Within the field of “Regenerative Medicine”, which seeks to replace or repair damaged or diseased cells or tissues or to simulate the body’s own repair mechanisms, there is increasing interest in the use of implantable biomaterials. Biomaterials can be derived either from nature or synthesised from a range of raw materials including polymers, ceramics, metals, proteins or composites. One approach is to de-cellularise a donor organ and using the remaining extracellular matrix as a “scaffold”. This has limitations with regard to the availability of donor organs and generation of an immune response, therefore biomedical engineers are developing a range of synthetic scaffolds. for different therapeutic applications. These can be implanted on their own to promote healing driven by the patient’s own cells, loaded with cells to mimic artificial micro-organs or loaded with growth factors or pharmaceuticals to aid healing.
The electrospinning process can be used to create synthetic scaffolds for implantation. The advantages of this process are the ability to tailor polymer, architecture and structure to create materials suitable for different therapeutic applications. In recent years there has been a rise of interest in nanofibres produced by electrospinning technique as shown by patent and publication data. According to a recent publication by Nascimento et al., more than 1,891 patents using the term “electrospinning” and 2,960 with the term “nanofibers” according to the European Patent Office at title or abstract have been filed around the world up to 2013. For the same period 11,973 electrospinning documents and 18,679 nanofibers-related (mainly manuscripts) were published considering the Scopus database with the same terms in the title, abstract or using keywords. These are still predominantly academic because of the challenges of industrialising the process, specifically by standardising production to make it reproducible and scalable, but represent a huge potential for novel, affordable therapeutic products. The Electrospinning Company is addressing these challenges and is excited to be part of the project that launched the first electrospun biomaterial onto the market in 2016.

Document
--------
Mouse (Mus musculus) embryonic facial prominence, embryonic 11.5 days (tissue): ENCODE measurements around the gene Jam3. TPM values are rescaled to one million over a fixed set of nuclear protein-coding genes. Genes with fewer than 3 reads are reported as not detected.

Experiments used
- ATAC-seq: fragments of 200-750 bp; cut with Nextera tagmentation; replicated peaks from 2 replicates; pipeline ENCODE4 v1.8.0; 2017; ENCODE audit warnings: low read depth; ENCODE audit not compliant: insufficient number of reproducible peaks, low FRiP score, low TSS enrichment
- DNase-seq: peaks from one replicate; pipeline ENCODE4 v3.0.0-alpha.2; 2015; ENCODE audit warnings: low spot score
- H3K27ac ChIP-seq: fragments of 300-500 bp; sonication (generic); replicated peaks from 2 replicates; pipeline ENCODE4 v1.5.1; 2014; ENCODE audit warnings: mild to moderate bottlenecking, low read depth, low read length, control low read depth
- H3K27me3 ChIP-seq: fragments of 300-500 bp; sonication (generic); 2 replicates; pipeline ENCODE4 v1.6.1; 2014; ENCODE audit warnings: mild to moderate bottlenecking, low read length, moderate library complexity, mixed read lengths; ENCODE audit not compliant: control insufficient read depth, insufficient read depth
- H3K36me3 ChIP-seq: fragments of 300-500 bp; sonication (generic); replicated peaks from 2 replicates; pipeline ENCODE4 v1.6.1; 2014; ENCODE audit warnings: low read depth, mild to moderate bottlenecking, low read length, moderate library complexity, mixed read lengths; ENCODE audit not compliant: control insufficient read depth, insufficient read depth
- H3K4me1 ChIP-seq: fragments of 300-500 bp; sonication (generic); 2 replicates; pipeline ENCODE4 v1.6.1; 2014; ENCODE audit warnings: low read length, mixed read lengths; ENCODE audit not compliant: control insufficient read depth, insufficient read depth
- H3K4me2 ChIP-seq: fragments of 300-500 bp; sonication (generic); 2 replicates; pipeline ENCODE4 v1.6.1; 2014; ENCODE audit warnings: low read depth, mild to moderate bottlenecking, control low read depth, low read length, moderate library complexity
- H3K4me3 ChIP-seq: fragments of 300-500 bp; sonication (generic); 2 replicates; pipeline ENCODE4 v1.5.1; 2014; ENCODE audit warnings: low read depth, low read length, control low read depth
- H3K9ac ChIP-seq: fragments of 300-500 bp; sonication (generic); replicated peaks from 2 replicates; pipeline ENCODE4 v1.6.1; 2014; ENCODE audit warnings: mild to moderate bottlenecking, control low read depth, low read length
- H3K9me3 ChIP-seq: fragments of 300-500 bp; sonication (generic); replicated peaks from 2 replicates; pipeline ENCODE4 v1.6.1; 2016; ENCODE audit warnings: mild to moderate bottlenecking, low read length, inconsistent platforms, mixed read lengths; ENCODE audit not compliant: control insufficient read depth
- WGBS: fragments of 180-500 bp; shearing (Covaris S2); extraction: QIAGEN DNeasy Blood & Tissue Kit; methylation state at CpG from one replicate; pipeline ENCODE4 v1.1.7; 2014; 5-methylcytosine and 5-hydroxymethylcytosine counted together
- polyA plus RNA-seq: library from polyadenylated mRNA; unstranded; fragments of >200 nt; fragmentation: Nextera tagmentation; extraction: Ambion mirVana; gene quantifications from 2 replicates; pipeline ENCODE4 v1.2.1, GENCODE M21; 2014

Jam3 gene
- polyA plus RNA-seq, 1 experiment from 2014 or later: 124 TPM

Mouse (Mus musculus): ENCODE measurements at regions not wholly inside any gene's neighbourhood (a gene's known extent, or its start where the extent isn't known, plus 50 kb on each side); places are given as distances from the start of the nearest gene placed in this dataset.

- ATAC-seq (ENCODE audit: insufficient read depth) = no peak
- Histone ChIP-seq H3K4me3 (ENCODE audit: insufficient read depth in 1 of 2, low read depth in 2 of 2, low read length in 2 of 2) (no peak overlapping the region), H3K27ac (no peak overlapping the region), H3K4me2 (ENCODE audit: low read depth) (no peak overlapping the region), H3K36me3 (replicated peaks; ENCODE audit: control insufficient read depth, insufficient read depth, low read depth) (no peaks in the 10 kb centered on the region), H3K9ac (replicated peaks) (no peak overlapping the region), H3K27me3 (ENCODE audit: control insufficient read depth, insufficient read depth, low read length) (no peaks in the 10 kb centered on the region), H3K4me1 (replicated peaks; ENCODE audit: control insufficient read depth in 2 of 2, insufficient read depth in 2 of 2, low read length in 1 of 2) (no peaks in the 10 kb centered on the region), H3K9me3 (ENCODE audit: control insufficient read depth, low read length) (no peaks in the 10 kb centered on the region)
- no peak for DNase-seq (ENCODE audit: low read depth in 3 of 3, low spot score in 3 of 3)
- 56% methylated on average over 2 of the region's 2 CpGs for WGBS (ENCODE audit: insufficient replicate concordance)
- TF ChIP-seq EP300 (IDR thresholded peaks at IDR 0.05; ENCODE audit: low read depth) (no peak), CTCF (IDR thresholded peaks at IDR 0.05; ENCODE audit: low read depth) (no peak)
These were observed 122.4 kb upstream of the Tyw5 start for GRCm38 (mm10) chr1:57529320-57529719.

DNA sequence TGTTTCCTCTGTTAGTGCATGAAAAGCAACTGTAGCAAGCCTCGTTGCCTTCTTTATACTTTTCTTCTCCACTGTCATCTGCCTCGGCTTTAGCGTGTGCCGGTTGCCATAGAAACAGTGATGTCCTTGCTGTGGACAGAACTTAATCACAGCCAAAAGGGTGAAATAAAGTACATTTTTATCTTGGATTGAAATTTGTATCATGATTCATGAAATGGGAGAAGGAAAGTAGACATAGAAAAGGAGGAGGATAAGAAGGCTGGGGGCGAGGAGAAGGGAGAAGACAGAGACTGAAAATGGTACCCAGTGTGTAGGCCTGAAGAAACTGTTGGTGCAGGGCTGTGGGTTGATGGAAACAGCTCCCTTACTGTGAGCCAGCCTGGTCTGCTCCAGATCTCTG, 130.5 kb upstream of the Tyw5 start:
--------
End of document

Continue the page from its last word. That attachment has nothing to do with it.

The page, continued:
Regenerative Medicine Case Studie
Bone Tissue Engineering
Researchers at the University of Malaya conducted a study to test whether a biocomposite electrospun scaffold has the ability to induce differentiation of hMSCs into osteogenic lineage without specific growth factors.
Human Retinal Pigment Epithelium
This case study evaluated whether the Mimetix scaffold can mimic Bruch’s membrane and assess the attachment, proliferation and differentiation of human retinal pigment epithelium cells (ARPE-19) within it.
Cornea regeneration using limbal tissue explants
The Electrospinning Company has supplied biodegradable synthetic membranes for affordable corneal surface regeneration techniques in collaboration with the University of Sheffield and experts in India.
Lung Fibroblast Culture on Bioactive Scaffolds
A novel electrospun scaffold containing Copaiba oil has been developed in collaboration with the University of Campinas in Brazil, UCL and Nottingham Trent University for potential use in applications such as wound care.